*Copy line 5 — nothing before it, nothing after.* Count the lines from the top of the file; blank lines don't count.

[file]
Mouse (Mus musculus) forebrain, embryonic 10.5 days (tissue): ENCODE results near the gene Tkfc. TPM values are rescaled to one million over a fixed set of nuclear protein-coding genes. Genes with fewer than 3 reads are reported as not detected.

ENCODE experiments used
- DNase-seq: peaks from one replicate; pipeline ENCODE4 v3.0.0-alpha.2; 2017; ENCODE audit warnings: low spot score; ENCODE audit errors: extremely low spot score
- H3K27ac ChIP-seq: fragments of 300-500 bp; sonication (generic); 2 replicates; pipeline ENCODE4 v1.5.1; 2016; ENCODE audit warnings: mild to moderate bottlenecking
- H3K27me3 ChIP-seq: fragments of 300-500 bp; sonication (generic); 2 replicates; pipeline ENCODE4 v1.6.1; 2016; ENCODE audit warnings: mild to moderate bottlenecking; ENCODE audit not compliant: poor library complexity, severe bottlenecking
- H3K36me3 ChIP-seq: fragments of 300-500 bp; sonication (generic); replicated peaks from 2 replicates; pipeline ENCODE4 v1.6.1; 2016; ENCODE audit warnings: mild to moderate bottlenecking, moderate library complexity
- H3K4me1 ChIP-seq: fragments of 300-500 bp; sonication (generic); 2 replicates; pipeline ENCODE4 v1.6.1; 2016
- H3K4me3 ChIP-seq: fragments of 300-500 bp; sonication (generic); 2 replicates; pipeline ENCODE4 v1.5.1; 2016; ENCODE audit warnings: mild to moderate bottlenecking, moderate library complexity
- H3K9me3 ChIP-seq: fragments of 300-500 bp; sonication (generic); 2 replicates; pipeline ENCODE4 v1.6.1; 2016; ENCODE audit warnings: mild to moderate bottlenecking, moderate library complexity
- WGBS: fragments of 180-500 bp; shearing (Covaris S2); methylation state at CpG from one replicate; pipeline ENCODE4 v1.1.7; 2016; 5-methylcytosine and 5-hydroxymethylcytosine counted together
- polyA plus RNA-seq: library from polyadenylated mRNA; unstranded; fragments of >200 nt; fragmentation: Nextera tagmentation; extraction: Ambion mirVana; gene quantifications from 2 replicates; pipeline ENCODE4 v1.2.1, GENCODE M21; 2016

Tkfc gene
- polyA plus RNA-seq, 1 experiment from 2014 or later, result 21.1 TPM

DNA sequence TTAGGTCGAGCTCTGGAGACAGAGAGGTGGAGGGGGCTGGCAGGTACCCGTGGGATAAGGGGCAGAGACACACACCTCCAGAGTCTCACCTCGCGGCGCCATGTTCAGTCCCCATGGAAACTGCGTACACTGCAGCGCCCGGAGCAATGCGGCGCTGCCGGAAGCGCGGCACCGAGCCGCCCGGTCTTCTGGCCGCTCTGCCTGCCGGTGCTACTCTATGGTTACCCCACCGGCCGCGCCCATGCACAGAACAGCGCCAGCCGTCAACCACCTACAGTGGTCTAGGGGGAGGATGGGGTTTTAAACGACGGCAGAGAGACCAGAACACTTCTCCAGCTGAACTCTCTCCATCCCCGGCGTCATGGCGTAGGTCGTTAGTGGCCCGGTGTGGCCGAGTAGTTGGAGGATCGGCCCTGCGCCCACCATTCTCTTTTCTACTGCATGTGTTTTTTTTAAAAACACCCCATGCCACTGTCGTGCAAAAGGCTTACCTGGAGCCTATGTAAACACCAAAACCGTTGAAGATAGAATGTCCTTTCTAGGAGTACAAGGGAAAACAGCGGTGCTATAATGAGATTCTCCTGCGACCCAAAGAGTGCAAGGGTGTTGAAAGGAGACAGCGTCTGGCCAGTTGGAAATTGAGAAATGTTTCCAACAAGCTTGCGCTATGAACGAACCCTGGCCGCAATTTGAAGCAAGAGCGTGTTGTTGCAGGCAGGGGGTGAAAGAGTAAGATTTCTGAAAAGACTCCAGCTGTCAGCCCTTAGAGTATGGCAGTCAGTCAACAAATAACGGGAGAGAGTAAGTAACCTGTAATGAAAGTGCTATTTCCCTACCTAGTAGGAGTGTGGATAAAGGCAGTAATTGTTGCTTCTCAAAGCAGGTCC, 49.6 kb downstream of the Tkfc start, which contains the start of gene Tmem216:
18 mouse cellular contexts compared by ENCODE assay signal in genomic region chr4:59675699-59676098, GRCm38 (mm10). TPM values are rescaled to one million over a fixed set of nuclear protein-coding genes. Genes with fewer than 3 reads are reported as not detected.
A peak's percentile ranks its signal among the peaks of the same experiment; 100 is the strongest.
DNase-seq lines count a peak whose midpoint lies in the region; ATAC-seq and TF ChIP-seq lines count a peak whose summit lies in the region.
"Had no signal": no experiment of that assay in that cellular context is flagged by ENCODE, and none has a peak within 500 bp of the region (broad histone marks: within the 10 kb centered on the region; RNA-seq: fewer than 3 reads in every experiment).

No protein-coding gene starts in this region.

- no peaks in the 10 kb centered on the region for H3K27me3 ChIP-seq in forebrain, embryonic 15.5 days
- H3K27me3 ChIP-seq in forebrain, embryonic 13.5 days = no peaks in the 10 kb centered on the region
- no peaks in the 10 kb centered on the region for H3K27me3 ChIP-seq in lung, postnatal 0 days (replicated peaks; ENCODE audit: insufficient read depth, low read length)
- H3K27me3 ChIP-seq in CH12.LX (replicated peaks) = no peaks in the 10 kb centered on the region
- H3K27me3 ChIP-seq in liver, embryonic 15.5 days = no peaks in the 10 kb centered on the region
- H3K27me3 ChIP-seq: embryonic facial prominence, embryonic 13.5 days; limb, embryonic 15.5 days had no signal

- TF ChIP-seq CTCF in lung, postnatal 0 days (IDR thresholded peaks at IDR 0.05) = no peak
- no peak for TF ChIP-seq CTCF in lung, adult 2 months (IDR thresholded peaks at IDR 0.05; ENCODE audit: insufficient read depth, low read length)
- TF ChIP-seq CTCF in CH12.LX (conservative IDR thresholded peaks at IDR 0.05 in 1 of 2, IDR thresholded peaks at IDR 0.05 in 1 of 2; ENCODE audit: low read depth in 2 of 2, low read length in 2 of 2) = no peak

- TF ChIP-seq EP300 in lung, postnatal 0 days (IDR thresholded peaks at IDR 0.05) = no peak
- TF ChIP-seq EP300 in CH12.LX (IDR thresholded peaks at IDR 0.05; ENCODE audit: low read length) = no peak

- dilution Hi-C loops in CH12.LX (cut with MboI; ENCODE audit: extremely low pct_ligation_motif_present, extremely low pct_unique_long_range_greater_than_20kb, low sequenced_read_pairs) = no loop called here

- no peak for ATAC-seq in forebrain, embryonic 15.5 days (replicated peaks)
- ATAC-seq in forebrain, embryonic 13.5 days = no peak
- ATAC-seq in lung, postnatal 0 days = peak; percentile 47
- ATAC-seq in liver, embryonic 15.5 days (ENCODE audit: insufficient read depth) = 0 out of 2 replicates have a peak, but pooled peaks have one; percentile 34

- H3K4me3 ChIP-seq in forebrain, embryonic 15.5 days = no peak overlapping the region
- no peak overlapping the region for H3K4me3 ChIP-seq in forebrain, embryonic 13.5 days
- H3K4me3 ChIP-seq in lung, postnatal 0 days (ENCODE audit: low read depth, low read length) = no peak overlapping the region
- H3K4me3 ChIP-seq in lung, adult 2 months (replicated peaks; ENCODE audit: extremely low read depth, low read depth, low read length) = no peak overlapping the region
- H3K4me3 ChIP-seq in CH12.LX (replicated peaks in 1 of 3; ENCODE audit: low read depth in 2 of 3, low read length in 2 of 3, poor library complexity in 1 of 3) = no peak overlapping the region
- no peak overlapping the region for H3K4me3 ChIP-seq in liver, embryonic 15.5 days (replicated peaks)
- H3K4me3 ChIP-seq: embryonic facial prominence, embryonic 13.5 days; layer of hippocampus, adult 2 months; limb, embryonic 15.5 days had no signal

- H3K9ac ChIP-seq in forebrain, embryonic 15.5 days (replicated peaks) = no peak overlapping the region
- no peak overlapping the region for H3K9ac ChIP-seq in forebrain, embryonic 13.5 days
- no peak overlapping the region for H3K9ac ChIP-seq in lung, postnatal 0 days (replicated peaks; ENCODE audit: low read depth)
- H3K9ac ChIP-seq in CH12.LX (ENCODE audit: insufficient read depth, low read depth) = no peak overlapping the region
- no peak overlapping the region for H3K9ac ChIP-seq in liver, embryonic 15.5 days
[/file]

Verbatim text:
- H3K27me3 ChIP-seq: fragments of 300-500 bp; sonication (generic); 2 replicates; pipeline ENCODE4 v1.6.1; 2016; ENCODE audit warnings: mild to moderate bottlenecking; ENCODE audit not compliant: poor library complexity, severe bottlenecking